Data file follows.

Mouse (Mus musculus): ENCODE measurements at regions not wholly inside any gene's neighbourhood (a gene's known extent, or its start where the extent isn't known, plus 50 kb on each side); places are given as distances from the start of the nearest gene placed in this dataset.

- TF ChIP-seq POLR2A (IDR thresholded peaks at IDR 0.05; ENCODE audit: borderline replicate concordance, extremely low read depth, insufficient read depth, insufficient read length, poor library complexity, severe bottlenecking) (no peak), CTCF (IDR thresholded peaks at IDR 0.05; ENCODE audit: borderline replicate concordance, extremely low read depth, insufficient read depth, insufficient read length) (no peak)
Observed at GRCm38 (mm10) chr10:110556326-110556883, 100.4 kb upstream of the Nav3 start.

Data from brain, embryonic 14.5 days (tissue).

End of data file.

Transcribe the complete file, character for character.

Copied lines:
Mouse (Mus musculus): ENCODE measurements at regions not wholly inside any gene's neighbourhood (a gene's known extent, or its start where the extent isn't known, plus 50 kb on each side); places are given as distances from the start of the nearest gene placed in this dataset.

- TF ChIP-seq POLR2A (IDR thresholded peaks at IDR 0.05; ENCODE audit: borderline replicate concordance, extremely low read depth, insufficient read depth, insufficient read length, poor library complexity, severe bottlenecking) (no peak), CTCF (IDR thresholded peaks at IDR 0.05; ENCODE audit: borderline replicate concordance, extremely low read depth, insufficient read depth, insufficient read length) (no peak)
Observed at GRCm38 (mm10) chr10:110556326-110556883, 100.4 kb upstream of the Nav3 start.

Data from brain, embryonic 14.5 days (tissue).